Similarly, Seervai asked how the FCU can be expected to determine the knowledge or intent of the user if the intermediary also cannot do so. “What is the process by which the FCU can divine, and I can’t think of a better word… whether that information against which the complaint was made by a third party is knowingly, intentionally done. Both these are subjective mental states of mind. And what is worse, you now have malice. Malice has destroyed qualified privilege in defamation,” said Seervai.

    Justice Gokhale extends the reasoning on knowledge and intent when discussing the vagueness of the words “fake,” “false,” “misleading,” “business of the central government.” Seervai questions how the reasoning converts the meaning of these words that have a chilling effect on speech.

    “Even the use of the knowingly and intentionally does not explain how, and [Justice Gokhale] does not explain how, that converts the words fake, false, which have been held by the other judge to be nebulous, entirely open, and therefore [have a] chilling effect,” he said.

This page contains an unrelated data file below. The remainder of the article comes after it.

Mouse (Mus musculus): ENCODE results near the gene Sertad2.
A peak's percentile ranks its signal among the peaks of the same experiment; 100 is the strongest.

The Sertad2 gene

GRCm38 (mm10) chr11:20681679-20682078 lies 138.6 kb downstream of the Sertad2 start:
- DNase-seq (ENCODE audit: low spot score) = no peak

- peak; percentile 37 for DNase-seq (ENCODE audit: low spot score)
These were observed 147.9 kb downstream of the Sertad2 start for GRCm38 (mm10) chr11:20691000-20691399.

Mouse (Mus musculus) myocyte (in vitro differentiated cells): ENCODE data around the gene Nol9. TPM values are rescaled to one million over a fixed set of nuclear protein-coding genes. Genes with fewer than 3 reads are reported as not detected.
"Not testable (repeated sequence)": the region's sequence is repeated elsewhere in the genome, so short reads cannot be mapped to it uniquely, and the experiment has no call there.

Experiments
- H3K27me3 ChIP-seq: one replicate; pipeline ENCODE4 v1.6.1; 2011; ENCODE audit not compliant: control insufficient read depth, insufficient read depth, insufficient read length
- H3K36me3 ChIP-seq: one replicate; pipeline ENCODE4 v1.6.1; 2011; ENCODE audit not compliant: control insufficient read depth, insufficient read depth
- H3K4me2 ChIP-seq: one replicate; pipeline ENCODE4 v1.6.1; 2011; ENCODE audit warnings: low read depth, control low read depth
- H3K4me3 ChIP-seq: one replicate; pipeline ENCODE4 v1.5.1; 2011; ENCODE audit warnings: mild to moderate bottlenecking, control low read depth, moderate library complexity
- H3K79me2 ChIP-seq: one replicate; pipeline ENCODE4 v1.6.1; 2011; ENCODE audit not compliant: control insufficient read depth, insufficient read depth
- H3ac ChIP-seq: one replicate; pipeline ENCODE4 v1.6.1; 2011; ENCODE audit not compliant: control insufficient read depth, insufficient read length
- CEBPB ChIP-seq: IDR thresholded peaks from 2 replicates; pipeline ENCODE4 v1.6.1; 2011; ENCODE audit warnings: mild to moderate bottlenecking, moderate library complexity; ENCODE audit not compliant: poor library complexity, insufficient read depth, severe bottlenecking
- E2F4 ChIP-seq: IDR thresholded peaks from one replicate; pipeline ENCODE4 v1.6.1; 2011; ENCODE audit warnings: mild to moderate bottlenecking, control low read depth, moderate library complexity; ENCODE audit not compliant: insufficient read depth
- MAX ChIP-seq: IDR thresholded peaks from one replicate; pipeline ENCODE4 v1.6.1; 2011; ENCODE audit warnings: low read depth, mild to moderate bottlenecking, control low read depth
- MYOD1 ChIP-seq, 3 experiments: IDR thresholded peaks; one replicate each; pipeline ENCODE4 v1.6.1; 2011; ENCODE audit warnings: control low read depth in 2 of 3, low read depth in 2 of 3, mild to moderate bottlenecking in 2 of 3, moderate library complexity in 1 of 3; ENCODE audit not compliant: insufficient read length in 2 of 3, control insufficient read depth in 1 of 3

Justification on exclusion of satire is untenable: Repeatedly in her judgement, Justice Gokhale argues that content like opinion, satire, parody, howsoever critical of the government or its business, does not fall within the ambit of the Rule. It argues that truth is a binary and that an opinion falls outside its realm – an idea that Seervai said is untenable since, among other reasons, it contradicts the definition of truth in the Shreya Singhal judgement. He similarly criticised the notion that “fake is non-existent” pointing out that the government has not propounded the concept of non-existent facts.

    Why must Rules carry out 69A provisions? Seervai noted that Justice Gokhale in her judgement said that the impugned Rule is “framed” to carry out Section 69A provisions although no party has made this case. He went on to say that her judgement showed she had not grasped the content of some of these provisions.

    “I want to ask, whose case is it? Whose case is it that this impugned Rule is to carry out the provisions of 69A? 69A is narrowly tailored, show-cause notice, hearing a complaint made by some high-powered committee that you need to block it does transgress 19(2), then you get a notice, then you are heard, then an order is passed. Even within this, there’s a participation. She says the Rule doesn’t lead to blocking and take down, but 69A is only for blocking and taking down. So frankly, with utmost respect, I don’t think [Justice Gokhale] has quite grasped the content of some of these provisions,” said Seervai.